Each Tuesday I will be exploring a new location to satisfy my wanderlust while my feet remain firmly planted on Canadian soil. I’m so excited! I hope you’ll join me in these new adventures. 

When I planned my first big trip it was a life-changer: A year in Australia. Job left, apartment given up, almost everything into storage. I knew I wanted to explore the world, to get away from everything that was getting me down…and I wanted to go somewhere I could potentially surf every day.

Another place I had always wanted to visit was Japan. I am captivated by the culture, the language, the food… Lucky for me, my super knowledgeable travel agent scored me a flight with multiple stopovers on the way over and on the return route. So my first big stop on my first big trip was Tokyo!

I’m not going to lie—when I first arrived in Japan I was dealing with some serious separation anxiety. While I had been nothing but excited and well prepared in the months leading up to my trip, suddenly I was alone in a foreign land with a VERY heavy pack on my back. A pack that had to go EVERYWHERE with me. It had my whole life in it. Suddenly I was very aware of everything I was carrying with me—physically and emotionally.

Add to that a horrendous case of jet lag and the uncertain future that lay ahead and you can imagine how I felt. I was scared, lonely and exhausted. What I immediately noticed was that a huge comfort that I normally relied in stressful times, food, was missing.

Of course, they have food in Tokyo (in case I started to worry you!), but it was food that was so very different from what I am used to. I consider myself a very adventurous eater, but I’ve never been in a situation where everything is strange and new. Even breakfast was different. No comforting toast or buttered bagels, no muesli or strong coffee. We’re taking miso soup, rice, green tea…all great foods, but not my kinda foods…well, not for breakfast anyway.

Getting used to this new way of eating actually took much less time that I thought, and I began looking forward to rice for brekkie (especially because it was included in the price of my hotel—I’m a girl on a budget after all!). During this trip I realized that eating local, traditional foods can bring you closer to a new culture more quickly. You are inviting this new world into your life not just through your eyes and ears, but you are allowing it to become a part of you, through your stomach. And by eating these foods and exploring this charming city, Tokyo grew on me more and more each day that I was there and eventually found a permanent place in my heart.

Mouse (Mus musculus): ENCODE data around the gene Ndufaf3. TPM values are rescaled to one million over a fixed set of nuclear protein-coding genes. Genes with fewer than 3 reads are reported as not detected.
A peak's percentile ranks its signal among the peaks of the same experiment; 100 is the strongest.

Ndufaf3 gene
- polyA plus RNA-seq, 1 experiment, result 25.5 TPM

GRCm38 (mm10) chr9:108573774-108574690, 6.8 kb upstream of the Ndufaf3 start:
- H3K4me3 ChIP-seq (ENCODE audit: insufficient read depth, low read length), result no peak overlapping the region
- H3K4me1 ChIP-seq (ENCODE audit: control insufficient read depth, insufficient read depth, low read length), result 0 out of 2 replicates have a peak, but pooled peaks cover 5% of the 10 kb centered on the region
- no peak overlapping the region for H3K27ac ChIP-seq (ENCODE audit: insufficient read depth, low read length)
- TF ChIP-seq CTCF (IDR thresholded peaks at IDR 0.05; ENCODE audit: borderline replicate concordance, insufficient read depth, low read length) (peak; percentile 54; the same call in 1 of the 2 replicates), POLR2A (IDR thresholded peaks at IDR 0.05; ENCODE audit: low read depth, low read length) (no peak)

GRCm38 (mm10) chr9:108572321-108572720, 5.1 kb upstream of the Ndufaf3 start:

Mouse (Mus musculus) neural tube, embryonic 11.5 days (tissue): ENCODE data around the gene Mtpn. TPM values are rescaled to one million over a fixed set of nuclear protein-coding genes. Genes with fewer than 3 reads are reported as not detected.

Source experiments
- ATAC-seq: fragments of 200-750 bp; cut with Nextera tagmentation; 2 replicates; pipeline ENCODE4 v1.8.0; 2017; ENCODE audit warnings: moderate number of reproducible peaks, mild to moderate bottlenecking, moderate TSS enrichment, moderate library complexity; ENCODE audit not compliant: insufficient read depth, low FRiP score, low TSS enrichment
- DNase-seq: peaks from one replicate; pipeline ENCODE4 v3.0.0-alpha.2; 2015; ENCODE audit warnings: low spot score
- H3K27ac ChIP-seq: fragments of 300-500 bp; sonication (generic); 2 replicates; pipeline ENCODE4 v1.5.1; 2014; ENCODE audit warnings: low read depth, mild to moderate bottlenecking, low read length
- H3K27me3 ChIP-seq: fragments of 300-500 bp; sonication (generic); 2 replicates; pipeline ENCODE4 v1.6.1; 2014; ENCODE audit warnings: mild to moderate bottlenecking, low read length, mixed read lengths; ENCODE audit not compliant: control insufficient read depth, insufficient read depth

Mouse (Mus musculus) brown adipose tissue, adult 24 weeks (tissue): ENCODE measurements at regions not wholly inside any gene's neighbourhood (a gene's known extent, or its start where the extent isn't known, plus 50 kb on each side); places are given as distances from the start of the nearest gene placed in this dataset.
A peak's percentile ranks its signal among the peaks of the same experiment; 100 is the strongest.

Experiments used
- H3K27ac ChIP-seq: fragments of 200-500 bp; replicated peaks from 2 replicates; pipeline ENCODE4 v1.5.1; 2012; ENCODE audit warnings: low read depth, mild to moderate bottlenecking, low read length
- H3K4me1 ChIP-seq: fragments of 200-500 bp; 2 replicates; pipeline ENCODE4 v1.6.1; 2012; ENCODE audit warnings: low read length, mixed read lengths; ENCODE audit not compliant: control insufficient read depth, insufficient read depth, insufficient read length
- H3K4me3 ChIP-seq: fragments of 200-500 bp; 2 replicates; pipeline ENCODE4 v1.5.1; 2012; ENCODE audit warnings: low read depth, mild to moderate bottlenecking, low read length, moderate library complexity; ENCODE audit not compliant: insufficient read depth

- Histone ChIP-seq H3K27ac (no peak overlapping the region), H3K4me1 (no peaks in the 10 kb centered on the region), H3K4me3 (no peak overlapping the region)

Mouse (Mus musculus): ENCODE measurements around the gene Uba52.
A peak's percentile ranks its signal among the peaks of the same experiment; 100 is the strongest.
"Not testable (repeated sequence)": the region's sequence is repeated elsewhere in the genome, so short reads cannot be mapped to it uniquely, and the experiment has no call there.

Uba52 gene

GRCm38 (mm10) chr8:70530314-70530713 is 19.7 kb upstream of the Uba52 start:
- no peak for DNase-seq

It was these happy memories (albeit slow to come by) that prompted this week’s Travelling Tastebuds post. While I somehow came away from this trip without any great pictures of food (oh how I have grown since then!), I was inspired to recreate the experience at my favourite Toronto sushi stop, Sushi Inn.

I may sound like a bit of a sushi snob here, but this is the only place I eat sushi in the city. Not because I am unwilling to try new things–there are plenty of good sushi places in the city–but because I am just so enamored of this place.

The staff is friendly and efficient, everything on the menu is a hit, and the neighbourhood can’t be beat. Plus, the prices are fantastic. What else is there?

This time I sat right at the sushi bar, and got to watch the men masterfully preparing our meals with care and attention. It was like a dinner theatre experience! I was immediately transported back to Tokyo, with its intoxicating mix of hustle and bustle combined with a measured calm. And the kindest, most helpful citizens around.

My go-to order is the Dragon roll, with avocado and salmon. Oh, how I love salmon sashimi. Oh, and gyoza, those steaming hot Japanese dumplings. Then, for dessert, banana tempura and ice cream. What’s your favourite sushi dish?

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